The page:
6 well said but your last point about the low amount of councillors, doesn’t really rate, as the boundaries mean it’s a lot easier for labour too win, and even in the 80’s when there were a few Libdem councillors having their own popular support as the 2 parties were unpopular (the Tories mid term),and some had their own following, it was still a 2 party election. We no w have nationally 5 main parties, and more independent councillors now then ever,

9. douglas clark

Sunny,

You may also lose your Scottish contingent of MP’s if that great steed Alisdair Darling has anything to do with it. You could at least have acknowleged it as a possibility.

Me, I’m working for an independent Scotland which has almost every policy you could want.

Your chum.

10. douglas clark

Sunny,

Continuing on, if I may:

What do you think about having a nuclear capabilty on the Clyde? That is my back yard. (It will be interesting how the ‘my’ works out above.)

However the chances are that England – your green and pleasant land – will play NINBY games on having Trident based – oh Lord! – in the Thames basin. Well, you’ll have to find somewhere.

Frankly, Sunny, you know that that is true. Your Labour Party has achieved knowt about nuclear disarmament, let’s seeif we can do better!

La conception doit minimiser les hanches et ajouter la forme de la partie supérieure du corps. Robes sans bretelles de bal fournissent filles avec ce type de corps une chance de montrer.

gulab: “Your article totally omits to mention Labour’s immigration policy. The perception is that the last Labour govt was not only ‘rubbing the right’s face in diversity’ but also the working class’s faces too.”

Really? I seem to recall Labour ministers (especially John Reid and Hazel Blears) spent large amounts of time in the last government desperately trying to look tough on immigrants, shaking up border control repeatedly, and posturing about how those naughty immigrants must be made to integrate.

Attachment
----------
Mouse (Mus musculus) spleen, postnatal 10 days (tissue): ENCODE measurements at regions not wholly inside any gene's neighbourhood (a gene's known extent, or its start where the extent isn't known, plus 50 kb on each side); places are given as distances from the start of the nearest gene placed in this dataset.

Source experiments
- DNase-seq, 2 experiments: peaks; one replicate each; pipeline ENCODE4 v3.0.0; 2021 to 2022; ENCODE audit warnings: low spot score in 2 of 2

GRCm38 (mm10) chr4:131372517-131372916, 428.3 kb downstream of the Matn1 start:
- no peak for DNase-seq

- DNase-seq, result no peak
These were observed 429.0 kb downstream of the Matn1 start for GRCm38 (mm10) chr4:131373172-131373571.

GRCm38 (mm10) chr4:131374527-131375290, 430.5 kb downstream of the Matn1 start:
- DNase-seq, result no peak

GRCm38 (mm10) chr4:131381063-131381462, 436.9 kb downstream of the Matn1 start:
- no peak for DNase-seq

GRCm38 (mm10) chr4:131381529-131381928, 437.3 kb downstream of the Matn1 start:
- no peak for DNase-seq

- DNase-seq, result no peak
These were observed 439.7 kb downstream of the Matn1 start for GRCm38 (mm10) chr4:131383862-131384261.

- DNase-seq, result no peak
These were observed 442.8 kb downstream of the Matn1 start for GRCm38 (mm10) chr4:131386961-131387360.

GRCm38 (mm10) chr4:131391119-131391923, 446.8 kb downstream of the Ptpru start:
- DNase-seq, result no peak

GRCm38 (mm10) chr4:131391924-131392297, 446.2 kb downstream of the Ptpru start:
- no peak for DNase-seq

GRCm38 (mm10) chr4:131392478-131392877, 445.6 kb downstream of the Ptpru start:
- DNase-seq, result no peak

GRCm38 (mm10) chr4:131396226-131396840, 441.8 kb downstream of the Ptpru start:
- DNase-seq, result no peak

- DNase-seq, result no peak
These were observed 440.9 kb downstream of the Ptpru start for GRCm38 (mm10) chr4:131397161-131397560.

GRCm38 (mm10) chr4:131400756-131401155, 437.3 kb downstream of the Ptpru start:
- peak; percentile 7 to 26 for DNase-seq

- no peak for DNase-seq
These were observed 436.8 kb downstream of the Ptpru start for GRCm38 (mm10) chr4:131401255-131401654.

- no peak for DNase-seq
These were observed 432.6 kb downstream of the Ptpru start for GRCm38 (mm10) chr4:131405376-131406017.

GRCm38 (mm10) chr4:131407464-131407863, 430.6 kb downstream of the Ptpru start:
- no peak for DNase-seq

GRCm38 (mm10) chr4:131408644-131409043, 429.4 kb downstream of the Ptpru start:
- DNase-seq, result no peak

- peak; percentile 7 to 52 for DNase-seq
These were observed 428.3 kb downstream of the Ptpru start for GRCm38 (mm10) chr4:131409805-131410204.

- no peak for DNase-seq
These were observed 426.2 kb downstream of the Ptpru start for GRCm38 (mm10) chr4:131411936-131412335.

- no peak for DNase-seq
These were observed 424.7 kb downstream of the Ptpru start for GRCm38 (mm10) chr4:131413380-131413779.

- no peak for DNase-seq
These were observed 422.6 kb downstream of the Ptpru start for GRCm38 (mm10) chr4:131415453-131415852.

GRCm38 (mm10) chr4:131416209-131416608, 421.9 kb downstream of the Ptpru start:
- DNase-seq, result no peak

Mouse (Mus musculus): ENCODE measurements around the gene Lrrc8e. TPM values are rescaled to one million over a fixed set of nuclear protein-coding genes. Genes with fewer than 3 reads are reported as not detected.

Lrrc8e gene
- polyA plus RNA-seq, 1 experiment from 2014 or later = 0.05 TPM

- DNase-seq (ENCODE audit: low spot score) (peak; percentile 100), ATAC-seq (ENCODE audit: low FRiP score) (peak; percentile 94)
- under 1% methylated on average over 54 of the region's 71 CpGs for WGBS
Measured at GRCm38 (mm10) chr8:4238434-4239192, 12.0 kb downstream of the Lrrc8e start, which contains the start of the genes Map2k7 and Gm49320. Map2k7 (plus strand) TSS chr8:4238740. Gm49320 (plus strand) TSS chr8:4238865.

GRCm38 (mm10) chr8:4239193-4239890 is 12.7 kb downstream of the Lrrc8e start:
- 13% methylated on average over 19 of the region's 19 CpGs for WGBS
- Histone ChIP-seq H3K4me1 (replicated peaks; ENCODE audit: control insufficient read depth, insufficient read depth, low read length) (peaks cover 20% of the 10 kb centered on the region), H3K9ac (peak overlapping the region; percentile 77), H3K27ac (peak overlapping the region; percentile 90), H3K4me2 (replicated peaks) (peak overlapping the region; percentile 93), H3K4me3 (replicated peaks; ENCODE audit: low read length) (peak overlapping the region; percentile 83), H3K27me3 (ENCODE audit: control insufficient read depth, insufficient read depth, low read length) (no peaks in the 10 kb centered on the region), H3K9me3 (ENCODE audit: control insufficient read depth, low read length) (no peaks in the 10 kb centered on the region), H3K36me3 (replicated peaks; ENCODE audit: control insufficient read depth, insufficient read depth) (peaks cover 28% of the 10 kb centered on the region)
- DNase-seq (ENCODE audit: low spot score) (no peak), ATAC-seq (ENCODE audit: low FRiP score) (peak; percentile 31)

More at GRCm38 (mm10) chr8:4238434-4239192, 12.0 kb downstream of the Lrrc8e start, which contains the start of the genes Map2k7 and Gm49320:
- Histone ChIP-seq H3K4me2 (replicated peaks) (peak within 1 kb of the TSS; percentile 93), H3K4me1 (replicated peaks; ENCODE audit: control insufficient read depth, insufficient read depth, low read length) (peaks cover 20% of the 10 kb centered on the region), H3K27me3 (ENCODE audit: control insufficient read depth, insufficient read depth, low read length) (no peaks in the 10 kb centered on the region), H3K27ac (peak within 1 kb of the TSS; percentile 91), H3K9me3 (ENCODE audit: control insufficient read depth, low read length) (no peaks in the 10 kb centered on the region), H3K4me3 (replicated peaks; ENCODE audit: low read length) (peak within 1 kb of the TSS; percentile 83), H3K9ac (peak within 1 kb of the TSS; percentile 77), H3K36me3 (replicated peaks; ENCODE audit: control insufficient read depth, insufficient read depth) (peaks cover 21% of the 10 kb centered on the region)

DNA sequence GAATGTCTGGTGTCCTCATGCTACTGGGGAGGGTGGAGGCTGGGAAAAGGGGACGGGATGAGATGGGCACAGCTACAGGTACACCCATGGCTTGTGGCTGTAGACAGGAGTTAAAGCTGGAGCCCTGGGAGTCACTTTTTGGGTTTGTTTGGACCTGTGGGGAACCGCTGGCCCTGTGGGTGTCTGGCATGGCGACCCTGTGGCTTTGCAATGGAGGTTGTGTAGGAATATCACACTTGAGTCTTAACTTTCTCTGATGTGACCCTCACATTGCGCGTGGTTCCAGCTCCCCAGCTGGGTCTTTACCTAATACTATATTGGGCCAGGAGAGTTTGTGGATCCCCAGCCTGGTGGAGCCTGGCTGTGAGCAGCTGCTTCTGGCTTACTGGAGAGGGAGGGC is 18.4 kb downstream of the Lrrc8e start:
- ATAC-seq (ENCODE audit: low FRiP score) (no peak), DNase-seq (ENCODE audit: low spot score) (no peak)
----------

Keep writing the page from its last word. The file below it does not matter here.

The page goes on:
It’s true this is not the ‘perception’, but that’s because the ‘perception’ is that Labour spent the entire time crowing about multiculturalist diversity, banning Christmas, and giving lavish benefit handouts mostly to Muslims (which by the way caused the world financial crisis). Oh yes, and they apparently have an ‘open door policy’, which is actually an evil conspiracy to import left wing voters.

You have to bear in mind that the news sources UKIP voters read will *always* tell them this absolutely regardless of anything those parties actually do or say. They could have a zero immigration policy and be vocally in favour of imprisoning migrants in metal dungeons, and UKIP voters would still believe they had an “open door policy”.

Labour either need to fight on other issues, or do something to get the right wing press on-side, or take them on.

13. douglas clark

Alice,

“La conception doit minimiser les hanches et ajouter la forme de la partie supérieure du corps. Robes sans bretelles de bal fournissent filles avec ce type de corps une chance de montrer.”

through Google translate reads as:

“The design should minimize the hips and add the shape of the upper part of the body. Strapless Prom provide girls with this body type a chance to show.”

I fail to see, perhaps I am blind, how that adds anything to the discussion?

14. douglas clark

OK Alice is a bot, sorrry.